For Immediate Release
Sam Husseini, (202) 347-0020; or David Zupan, (541) 484-9167
Police Killing and the Criminalization of Poverty
WASHINGTON - Video of Walter Scott’s killing has shed a light on the actions of the police officer involved and somewhat, on police conduct generally — but a recently released report highlights how minor infractions ruin lives. The report begins: “Poor people, especially people of color, face a far greater risk of being fined, arrested, and even incarcerated for minor offenses than other Americans. A broken taillight, an unpaid parking ticket, a minor drug offense, sitting on a sidewalk, or sleeping in a park can all result in jail time. In this report, we seek to understand the multi-faceted, growing phenomenon of the ‘criminalization of poverty.'” See PDF of the report.
Huffington Post reports: “The confrontation started when [North Charleston Police Officer Michael] Slager had reportedly pulled over Scott because of a broken taillight. It escalated into a foot chase as Scott allegedly fled because there were family court-issued warrants for his arrest.”
The Los Angeles Times reports: “The victim was engaged to be married and worked for a trucking supply company, L. Chris Stewart [who is representing the Scott family] said. The attorney said Scott was driving a used Mercedes he had recently purchased from a neighbor and was on his way to buy parts for the car when Slager encountered him.”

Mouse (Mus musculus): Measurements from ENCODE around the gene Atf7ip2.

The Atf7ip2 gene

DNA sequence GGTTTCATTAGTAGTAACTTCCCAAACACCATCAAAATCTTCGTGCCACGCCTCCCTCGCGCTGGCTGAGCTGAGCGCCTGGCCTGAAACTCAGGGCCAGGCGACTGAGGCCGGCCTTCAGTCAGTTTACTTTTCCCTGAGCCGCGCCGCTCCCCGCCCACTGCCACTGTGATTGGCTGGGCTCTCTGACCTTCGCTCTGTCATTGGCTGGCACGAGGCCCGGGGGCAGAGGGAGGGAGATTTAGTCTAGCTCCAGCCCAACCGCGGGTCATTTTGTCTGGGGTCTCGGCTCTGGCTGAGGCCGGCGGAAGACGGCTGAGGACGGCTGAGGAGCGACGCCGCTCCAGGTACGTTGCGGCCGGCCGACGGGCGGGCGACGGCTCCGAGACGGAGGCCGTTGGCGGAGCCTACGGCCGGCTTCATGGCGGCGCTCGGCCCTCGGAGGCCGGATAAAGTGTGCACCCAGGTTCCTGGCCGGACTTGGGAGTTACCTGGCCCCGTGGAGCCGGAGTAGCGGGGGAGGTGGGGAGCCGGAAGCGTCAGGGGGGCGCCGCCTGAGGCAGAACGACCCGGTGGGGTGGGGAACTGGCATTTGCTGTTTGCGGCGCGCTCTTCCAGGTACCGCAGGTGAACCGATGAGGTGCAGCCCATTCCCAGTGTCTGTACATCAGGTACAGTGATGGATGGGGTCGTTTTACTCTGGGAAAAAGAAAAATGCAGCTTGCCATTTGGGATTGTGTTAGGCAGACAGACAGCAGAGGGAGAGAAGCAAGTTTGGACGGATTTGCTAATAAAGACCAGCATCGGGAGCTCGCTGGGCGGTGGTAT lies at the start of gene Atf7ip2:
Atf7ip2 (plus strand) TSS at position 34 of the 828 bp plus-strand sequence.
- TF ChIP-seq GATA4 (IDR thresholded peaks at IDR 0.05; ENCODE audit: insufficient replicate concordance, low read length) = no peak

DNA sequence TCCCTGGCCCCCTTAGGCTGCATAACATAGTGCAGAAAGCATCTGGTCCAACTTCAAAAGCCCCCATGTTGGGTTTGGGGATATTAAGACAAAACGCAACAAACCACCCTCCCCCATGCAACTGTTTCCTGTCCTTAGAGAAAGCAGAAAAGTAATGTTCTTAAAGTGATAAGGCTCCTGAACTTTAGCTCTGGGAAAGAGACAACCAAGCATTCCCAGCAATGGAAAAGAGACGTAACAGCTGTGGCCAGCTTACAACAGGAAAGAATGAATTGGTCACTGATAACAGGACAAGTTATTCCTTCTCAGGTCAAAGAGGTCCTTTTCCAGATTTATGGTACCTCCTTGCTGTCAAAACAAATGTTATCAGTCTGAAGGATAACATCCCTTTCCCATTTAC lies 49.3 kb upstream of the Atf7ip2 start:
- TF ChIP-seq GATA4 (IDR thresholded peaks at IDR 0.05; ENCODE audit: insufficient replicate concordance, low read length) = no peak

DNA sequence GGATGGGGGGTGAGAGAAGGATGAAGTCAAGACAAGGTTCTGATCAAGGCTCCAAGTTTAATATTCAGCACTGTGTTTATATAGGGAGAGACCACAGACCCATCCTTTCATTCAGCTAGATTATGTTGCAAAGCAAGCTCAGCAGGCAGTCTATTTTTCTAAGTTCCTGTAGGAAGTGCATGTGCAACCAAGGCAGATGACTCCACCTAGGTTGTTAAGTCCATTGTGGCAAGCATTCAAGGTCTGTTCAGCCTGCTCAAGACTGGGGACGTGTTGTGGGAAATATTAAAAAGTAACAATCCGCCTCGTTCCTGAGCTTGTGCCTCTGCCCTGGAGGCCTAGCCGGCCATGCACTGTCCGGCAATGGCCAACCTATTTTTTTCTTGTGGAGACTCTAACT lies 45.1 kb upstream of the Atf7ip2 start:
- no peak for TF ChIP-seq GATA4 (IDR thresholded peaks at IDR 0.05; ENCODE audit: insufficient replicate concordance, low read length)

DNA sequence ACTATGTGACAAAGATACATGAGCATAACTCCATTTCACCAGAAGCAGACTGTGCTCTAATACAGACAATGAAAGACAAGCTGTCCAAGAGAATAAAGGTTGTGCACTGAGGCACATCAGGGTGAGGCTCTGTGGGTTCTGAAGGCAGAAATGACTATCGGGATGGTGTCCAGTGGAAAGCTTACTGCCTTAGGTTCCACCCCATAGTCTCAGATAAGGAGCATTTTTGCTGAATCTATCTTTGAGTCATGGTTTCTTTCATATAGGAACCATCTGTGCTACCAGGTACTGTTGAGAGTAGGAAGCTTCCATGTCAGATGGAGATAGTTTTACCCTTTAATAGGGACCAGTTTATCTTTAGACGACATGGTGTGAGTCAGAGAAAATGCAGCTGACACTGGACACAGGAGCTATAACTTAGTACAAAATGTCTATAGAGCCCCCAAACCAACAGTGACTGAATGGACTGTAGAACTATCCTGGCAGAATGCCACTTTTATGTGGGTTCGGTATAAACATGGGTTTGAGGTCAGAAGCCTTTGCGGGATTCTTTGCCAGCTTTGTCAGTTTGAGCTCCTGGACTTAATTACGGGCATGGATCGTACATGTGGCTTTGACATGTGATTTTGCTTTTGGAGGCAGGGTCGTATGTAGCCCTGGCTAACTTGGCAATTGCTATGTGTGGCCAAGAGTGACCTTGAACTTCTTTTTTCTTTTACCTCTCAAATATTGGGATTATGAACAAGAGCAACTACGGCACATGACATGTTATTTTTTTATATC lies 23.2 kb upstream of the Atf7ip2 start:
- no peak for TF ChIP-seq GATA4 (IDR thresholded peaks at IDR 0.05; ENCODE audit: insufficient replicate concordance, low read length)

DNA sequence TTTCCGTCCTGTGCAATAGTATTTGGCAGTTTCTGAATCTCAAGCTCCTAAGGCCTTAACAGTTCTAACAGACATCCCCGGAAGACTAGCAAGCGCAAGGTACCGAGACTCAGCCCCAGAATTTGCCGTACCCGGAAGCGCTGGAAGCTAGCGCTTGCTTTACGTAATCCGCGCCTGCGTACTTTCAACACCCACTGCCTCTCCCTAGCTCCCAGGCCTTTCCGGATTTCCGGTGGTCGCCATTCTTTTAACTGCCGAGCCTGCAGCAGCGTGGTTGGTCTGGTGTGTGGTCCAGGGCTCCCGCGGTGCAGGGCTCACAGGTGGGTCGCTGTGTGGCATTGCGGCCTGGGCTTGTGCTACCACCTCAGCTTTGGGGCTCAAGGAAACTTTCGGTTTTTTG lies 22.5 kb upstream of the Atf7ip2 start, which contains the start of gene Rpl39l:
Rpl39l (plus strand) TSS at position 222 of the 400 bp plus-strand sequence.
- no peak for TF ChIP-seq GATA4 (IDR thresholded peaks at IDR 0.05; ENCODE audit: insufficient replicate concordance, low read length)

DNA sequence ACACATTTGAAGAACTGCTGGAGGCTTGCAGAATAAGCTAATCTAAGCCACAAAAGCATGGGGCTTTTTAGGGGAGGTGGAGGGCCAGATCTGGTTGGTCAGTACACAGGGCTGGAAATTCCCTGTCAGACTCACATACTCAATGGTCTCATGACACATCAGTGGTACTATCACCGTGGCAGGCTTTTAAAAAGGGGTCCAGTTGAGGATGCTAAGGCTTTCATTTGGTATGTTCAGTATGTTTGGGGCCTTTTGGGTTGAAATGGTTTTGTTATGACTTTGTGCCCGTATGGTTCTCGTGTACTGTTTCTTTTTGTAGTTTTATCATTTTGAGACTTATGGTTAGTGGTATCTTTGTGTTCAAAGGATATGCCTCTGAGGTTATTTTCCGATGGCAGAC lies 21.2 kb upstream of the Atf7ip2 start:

KAREN DOLAN, karen at ips-dc.org, @karendolan
JODI L. CARR, jodicarr at verizon.net
Dolan is a fellow at the Institute for Policy Studies and directs the Criminalization of Poverty Project. Carr is a research associate with the group and a doctoral student in education policy at George Mason University. They co-wrote a recently-released report: “The Poor Get Prison: The Alarming Spread of the Criminalization of Poverty,” which includes an introduction by Barbara Ehrenreich.
Dolan said today: “The situation that led to the alleged murder of Walter Scott by a white police officer in North Charleston, S.C. is, sadly, indicative of the crisis created by the growing criminalization of poverty in America.
“Poor people are targeted and aggressively policed for minor infractions such as the broken taillight on Mr. Scott’s car. Once pulled over, other debts or warrants for similar misdemeanors may show up, resulting in arrest and jail time and increased spiraling of debt. Lives are ruined.
“When you put that overwrought situation in the middle of the factors that cause racial profiling and aggressive police action against black men, you get the killing of Walter Scott.”
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